Beyond all that, I can understand how someone might be concerned, as they should, but the information in his video has been independently verified by many, including me, and his private actions don’t change the facts he presents here. I could stop recommending his video, but it really was the tool that helped our family understand Scripture better. This issue underscores the need to look to the Word of God, and not to a person’s word.
I hope this helps!
Hi Anne! Great post, as usual. Thanks for addressing this issue. I totally agree that our Father is holy and can have nothing to do with anything that originates from the worship of false gods (idolatry). He never changes, he sees these things the same today as he did thousands of years ago, to him it is all the same regardless of “what it means to me!” I have done lots of independent research as well and come to the same conclusions about all the pagan customs that are so easily accepted in our culture today. I do have a question, however. I noticed that you listed “The Two Babylons” by Alexander Hislop as one of your references. It seems that that book has a controversial background? I have not (yet?) read it, but there are many that discredit this book as poorly researched and based on speculation. I’m not saying that I disagree with the conclusion, but instead am wondering it there are other more well-documented sources which can “prove” all the pagan backgrounds? I’m mainly concerned because as I consider presenting some information to friends/family I wish to be sure that it’s not coming from a resource that they can easily “debunk” online and then continue to feel justified in continuing these pagan traditions. I hope this makes sense. 🙂 Thank you for your hard work and for sharing with us!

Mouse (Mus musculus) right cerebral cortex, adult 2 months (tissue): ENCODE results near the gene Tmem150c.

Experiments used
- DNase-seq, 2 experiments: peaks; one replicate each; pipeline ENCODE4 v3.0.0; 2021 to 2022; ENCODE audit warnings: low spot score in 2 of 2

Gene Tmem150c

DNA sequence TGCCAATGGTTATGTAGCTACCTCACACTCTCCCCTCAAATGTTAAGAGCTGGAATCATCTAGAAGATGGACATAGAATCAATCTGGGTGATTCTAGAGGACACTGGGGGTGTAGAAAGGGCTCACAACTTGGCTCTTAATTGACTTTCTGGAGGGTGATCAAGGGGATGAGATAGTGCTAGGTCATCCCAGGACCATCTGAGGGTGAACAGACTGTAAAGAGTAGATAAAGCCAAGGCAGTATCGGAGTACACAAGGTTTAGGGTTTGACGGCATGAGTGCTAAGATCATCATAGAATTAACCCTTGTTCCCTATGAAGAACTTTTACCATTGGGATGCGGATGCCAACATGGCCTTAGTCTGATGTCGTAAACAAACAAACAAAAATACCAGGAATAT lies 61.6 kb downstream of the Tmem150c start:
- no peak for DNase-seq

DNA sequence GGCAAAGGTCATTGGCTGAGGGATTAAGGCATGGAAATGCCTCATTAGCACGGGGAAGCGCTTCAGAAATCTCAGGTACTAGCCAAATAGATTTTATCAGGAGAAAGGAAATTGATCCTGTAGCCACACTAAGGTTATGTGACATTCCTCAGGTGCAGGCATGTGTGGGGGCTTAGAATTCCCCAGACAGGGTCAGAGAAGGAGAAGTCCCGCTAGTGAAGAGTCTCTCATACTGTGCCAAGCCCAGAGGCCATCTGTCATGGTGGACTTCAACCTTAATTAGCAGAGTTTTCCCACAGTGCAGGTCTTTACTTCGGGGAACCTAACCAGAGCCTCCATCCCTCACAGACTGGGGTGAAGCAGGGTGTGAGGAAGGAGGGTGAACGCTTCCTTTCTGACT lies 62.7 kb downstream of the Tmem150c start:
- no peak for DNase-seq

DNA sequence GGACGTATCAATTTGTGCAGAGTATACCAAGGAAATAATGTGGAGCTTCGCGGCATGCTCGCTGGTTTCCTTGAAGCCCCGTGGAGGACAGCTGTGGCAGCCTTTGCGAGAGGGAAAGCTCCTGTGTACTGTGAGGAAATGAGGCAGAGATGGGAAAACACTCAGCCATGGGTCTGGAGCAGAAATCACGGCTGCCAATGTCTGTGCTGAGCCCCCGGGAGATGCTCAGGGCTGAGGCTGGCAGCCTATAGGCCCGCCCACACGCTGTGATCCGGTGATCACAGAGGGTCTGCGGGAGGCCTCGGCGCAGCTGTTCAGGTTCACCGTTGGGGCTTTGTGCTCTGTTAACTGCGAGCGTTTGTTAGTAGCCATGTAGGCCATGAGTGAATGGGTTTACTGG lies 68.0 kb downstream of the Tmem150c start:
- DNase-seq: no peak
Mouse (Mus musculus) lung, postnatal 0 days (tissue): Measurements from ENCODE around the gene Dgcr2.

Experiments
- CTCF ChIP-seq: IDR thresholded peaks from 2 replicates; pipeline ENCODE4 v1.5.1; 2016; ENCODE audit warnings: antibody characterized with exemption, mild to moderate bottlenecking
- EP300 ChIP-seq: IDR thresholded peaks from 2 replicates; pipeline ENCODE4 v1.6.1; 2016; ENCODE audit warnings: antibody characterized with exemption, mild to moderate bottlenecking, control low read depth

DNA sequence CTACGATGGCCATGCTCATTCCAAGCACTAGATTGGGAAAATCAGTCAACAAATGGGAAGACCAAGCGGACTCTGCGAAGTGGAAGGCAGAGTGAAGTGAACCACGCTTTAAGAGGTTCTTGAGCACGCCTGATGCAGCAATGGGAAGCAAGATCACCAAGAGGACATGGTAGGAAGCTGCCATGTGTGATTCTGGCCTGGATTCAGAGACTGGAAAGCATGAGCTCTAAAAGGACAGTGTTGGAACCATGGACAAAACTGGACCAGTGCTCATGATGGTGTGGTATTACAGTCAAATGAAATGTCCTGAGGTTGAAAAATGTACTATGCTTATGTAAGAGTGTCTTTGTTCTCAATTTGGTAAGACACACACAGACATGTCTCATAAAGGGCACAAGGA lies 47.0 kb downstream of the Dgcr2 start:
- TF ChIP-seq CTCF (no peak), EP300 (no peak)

I think this blog post by my friend will answer your question, so I’ll send you this link: 🙂
Perfect! Very helpful, thank you. I appreciate her research into the topic and feel better that she found Hislop’s conclusions in accordance with other historical records as well.